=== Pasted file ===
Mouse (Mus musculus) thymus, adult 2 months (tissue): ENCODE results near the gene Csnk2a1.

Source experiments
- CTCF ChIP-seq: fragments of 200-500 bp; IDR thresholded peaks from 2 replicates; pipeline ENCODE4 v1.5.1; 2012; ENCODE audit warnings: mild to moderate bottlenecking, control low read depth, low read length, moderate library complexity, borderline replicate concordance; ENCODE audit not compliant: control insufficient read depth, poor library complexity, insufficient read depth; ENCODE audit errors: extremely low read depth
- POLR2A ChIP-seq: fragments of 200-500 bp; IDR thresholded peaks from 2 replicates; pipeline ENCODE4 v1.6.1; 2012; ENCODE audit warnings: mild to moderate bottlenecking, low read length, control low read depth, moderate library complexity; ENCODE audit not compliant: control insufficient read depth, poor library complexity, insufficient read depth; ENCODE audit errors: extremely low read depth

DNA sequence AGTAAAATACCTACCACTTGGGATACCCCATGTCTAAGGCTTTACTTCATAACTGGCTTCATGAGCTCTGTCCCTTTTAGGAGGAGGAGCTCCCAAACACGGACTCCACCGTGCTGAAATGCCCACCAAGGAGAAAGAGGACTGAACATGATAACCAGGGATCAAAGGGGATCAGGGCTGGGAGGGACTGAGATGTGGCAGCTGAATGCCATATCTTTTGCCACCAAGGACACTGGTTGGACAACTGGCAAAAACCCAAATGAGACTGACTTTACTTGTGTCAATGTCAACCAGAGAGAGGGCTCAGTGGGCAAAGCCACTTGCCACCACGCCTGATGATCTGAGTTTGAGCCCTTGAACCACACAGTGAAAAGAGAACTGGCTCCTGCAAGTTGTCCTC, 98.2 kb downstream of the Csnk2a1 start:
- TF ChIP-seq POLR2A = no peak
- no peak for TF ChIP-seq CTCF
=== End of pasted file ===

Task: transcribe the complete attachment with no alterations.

Mouse (Mus musculus) thymus, adult 2 months (tissue): ENCODE results near the gene Csnk2a1.

Source experiments
- CTCF ChIP-seq: fragments of 200-500 bp; IDR thresholded peaks from 2 replicates; pipeline ENCODE4 v1.5.1; 2012; ENCODE audit warnings: mild to moderate bottlenecking, control low read depth, low read length, moderate library complexity, borderline replicate concordance; ENCODE audit not compliant: control insufficient read depth, poor library complexity, insufficient read depth; ENCODE audit errors: extremely low read depth
- POLR2A ChIP-seq: fragments of 200-500 bp; IDR thresholded peaks from 2 replicates; pipeline ENCODE4 v1.6.1; 2012; ENCODE audit warnings: mild to moderate bottlenecking, low read length, control low read depth, moderate library complexity; ENCODE audit not compliant: control insufficient read depth, poor library complexity, insufficient read depth; ENCODE audit errors: extremely low read depth

DNA sequence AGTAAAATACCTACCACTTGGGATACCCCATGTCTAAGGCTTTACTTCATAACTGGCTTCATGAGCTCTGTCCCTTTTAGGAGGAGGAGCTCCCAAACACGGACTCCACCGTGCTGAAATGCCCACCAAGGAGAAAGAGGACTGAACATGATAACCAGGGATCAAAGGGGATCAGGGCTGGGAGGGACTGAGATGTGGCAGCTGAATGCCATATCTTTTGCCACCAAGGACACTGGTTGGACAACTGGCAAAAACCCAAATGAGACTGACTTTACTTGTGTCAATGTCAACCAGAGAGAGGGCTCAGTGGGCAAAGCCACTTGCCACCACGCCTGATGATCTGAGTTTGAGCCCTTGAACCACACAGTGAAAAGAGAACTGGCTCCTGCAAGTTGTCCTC, 98.2 kb downstream of the Csnk2a1 start:
- TF ChIP-seq POLR2A = no peak
- no peak for TF ChIP-seq CTCF